HONOLULU (KHON2) — When the pandemic hit in 2020, many people picked up new hobbies or started new businesses while they were stuck at home. One 11-year-old girl decided to do both, and all for a good cause.

“By donating these times, I hope I will put a smile to one of the keiki’s faces,” said Alina van Hooijdonk.

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Before Alina started her business “Sewing the Dream,” she was learning how to sew by watching YouTube videos with her family. One scrunchie turned into 50, which turned into hair ties, wallets and hundreds of other items. With so many accessories, Alina wanted to share them with other people to enjoy.

“What I love about sewing is that there are so many different patterns, prints and projects, and you always have something new to try out and create,” said Alina.

“Sewing the Dream” is a family project: Her mom Sandra helps with cutting, doing the tricky parts and handling the sales; her brother helps with turning the finished products inside out, and her dad helps with starting up funds.

The business name was inspired by the saying “Living the Dream,” which Alina and her family felt after they moved from California to Oahu last year. The logo is a shaka sign, which Alina drew herself, to represent the aloha spirit.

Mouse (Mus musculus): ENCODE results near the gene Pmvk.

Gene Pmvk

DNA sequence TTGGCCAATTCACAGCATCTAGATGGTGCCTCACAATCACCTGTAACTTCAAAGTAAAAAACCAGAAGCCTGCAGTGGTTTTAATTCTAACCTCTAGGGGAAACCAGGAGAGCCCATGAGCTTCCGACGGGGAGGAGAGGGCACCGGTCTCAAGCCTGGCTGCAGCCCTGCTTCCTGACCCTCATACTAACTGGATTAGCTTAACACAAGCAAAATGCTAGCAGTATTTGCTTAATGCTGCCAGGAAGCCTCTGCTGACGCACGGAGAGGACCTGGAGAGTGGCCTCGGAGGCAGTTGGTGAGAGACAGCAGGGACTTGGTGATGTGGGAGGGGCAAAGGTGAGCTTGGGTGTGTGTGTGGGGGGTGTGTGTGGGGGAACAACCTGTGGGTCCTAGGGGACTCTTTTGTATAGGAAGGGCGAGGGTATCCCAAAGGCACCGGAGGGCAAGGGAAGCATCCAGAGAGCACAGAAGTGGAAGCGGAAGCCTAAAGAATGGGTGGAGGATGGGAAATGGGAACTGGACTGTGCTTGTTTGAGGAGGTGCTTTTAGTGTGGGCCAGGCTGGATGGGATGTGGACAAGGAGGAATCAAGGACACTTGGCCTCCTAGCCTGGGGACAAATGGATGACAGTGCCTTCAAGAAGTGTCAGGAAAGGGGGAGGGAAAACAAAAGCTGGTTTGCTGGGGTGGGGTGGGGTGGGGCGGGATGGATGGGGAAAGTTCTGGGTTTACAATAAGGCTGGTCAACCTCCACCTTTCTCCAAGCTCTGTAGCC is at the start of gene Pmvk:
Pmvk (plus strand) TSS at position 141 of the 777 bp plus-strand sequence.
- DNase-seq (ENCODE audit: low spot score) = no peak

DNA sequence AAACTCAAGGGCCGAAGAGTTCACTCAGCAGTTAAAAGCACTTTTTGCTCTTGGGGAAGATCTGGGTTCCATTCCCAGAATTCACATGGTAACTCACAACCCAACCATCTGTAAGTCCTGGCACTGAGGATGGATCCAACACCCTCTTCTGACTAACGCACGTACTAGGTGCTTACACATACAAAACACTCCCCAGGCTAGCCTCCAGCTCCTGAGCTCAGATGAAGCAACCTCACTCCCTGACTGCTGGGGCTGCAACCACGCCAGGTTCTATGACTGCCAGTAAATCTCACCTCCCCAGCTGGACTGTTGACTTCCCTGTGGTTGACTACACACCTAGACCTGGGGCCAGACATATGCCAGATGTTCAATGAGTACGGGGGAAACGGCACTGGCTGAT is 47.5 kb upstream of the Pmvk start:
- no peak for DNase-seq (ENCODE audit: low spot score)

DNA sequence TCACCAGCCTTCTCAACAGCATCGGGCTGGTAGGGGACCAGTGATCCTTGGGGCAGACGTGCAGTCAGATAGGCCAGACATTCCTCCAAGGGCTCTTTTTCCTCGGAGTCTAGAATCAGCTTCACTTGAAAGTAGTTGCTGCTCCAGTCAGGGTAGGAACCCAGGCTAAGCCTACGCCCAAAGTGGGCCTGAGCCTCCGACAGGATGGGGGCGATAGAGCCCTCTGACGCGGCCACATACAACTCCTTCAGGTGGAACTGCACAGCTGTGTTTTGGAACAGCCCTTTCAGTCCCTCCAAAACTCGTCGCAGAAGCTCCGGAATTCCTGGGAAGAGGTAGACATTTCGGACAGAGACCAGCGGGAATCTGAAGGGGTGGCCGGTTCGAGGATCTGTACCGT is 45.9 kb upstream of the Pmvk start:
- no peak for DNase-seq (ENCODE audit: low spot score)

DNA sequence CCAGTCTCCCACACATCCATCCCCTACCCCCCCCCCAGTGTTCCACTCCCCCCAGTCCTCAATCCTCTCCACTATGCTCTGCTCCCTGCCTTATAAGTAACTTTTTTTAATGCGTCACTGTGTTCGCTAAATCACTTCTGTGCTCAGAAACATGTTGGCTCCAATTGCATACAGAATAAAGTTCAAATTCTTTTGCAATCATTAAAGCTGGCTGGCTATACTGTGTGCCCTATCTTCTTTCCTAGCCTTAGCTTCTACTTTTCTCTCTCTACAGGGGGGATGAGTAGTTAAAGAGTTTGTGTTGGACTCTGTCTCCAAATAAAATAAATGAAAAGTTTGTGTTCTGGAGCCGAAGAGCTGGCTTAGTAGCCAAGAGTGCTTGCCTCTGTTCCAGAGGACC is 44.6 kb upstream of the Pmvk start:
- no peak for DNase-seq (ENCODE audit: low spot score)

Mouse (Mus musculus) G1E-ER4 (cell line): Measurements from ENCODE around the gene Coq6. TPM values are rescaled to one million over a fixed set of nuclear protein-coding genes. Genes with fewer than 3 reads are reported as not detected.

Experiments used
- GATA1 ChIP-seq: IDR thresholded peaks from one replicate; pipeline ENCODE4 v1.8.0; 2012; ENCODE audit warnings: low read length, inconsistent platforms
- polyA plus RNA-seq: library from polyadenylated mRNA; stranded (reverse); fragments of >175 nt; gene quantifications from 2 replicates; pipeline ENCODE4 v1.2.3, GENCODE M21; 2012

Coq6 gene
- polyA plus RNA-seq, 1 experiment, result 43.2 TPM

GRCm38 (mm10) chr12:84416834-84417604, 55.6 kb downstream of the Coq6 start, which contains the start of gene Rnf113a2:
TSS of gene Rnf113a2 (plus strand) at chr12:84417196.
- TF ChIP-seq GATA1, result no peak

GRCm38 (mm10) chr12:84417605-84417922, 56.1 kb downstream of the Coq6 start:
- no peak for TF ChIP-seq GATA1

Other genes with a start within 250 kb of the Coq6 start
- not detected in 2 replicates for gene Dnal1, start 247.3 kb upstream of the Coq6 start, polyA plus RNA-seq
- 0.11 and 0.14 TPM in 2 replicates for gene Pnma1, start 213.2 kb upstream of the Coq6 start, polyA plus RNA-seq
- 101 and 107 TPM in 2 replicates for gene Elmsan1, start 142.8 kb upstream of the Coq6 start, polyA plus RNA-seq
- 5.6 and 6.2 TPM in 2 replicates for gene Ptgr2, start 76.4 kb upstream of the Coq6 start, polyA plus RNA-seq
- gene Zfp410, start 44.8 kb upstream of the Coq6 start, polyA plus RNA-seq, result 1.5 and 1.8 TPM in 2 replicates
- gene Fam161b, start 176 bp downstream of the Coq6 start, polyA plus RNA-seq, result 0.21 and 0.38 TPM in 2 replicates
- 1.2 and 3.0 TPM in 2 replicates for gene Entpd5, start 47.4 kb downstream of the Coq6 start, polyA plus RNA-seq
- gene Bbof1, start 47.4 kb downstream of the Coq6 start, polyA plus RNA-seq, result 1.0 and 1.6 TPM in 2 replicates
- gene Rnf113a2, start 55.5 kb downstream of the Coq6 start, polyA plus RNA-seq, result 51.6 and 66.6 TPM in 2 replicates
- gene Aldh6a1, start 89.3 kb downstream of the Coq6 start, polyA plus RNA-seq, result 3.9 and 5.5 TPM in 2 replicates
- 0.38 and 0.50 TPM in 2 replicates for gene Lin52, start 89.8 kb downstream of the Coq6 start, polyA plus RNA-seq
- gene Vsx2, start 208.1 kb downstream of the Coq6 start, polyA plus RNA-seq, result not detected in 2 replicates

All proceeds are used to buy more supplies to sew items that are then donated to local charities and keiki who are homeless. Recently, Alina donated 133 scrunchies, hair ties and wallets to Project Hawaii, a nonprofit that has been supporting the needs of homeless keiki since 2003.

It took Alina and her family about four weeks to make. The items will be included in Project Hawaii’s Easter baskets for children living in the mountains or along the beaches across the islands.

So far, Alina has donated more than 250 items to charities, including the Ronald McDonald House, The Shelter in Kaneohe and Helping Hands Hawaii. 

Besides purchasing fabric and sewing items, Alina and her family use the profits to buy books from the Kaneohe Public Library during sales. The bookmarks that she makes are then matched up with the books and donated to charities.

“The reason we do the books with the bookmarks is because my brother and I love reading and we want to pass that love on to others,” Alina said.

“Sewing the Dream” items are being sold on Facebook and Instagram, with possible plans to expand on Etsy and local farmers markets.

“We currently have scrunchies, zip-n-scrunchies, hair ties, hairbands, bookmarks, keychains, glasses cases, small wallets, belts and giftbags,” said Sandra. “If anyone is inspired to donate, we are happy to accept fabrics and children’s books in very good condition, and as always: 100% of our profits from our online sales are used for donations.”

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To make a purchase or donation, send them a direct message on their social media accounts or email sewingthedreamhawaii@gmail.com.